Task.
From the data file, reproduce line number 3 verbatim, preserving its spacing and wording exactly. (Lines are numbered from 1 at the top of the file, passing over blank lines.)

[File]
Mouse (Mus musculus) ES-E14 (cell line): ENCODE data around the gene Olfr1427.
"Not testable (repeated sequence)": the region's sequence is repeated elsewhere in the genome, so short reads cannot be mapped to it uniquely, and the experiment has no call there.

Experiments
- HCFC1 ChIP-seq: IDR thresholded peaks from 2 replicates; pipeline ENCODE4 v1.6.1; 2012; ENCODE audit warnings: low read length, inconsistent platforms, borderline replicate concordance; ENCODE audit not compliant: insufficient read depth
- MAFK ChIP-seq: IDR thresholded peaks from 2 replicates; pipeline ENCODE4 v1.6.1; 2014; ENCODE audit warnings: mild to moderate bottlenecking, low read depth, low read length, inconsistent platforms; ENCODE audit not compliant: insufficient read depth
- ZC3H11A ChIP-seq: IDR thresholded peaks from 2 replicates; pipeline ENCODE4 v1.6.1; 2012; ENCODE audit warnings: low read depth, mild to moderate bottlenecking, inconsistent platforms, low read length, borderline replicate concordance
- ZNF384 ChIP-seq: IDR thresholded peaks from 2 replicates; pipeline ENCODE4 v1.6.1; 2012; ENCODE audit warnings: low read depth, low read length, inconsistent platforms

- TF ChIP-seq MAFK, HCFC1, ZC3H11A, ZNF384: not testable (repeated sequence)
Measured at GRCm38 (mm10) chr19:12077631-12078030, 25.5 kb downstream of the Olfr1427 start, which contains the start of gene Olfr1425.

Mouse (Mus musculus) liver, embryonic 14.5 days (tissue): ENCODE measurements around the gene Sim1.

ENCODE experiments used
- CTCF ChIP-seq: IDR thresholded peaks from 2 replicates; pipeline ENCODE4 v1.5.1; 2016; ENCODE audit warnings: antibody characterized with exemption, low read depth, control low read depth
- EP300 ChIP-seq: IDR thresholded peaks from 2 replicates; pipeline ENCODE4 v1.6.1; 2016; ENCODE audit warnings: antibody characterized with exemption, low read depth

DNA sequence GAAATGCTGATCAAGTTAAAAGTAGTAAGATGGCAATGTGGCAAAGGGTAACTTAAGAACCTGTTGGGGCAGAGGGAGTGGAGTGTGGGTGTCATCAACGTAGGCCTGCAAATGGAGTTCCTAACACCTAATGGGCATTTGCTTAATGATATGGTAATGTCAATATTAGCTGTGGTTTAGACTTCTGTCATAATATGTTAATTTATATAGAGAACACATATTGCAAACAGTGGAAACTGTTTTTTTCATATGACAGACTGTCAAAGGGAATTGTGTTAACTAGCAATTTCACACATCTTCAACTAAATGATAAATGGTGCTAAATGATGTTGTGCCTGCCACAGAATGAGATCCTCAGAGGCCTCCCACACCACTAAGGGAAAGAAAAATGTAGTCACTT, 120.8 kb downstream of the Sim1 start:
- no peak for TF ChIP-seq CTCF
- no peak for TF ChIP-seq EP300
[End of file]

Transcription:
Experiments